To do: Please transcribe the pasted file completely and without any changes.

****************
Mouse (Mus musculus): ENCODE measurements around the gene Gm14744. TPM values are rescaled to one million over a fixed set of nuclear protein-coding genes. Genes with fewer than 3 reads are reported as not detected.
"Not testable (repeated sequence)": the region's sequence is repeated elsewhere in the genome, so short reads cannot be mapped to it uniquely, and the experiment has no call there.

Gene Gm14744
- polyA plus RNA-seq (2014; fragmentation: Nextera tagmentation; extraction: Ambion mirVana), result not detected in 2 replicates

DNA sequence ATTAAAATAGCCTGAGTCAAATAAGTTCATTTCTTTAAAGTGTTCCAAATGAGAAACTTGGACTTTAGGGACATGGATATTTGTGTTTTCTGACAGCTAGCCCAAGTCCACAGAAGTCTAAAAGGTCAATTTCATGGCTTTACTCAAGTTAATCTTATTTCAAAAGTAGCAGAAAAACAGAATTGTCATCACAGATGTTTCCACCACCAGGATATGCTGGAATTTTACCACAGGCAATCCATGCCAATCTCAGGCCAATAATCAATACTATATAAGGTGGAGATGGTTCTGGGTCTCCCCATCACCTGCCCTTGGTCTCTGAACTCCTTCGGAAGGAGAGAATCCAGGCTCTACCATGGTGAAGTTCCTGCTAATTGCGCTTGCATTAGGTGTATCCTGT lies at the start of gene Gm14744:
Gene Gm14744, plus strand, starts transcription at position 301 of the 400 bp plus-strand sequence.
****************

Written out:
Mouse (Mus musculus): ENCODE measurements around the gene Gm14744. TPM values are rescaled to one million over a fixed set of nuclear protein-coding genes. Genes with fewer than 3 reads are reported as not detected.
"Not testable (repeated sequence)": the region's sequence is repeated elsewhere in the genome, so short reads cannot be mapped to it uniquely, and the experiment has no call there.

Gene Gm14744
- polyA plus RNA-seq (2014; fragmentation: Nextera tagmentation; extraction: Ambion mirVana), result not detected in 2 replicates

DNA sequence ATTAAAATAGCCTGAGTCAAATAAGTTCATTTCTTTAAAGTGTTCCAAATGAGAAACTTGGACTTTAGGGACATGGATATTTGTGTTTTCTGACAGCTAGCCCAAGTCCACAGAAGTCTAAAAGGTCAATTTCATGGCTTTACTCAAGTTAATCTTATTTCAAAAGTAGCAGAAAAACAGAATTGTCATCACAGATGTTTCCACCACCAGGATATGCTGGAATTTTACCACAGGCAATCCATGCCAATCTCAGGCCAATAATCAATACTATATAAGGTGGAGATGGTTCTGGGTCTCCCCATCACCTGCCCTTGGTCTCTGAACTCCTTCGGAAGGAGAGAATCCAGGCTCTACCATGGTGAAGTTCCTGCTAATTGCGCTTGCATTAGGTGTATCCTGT lies at the start of gene Gm14744:
Gene Gm14744, plus strand, starts transcription at position 301 of the 400 bp plus-strand sequence.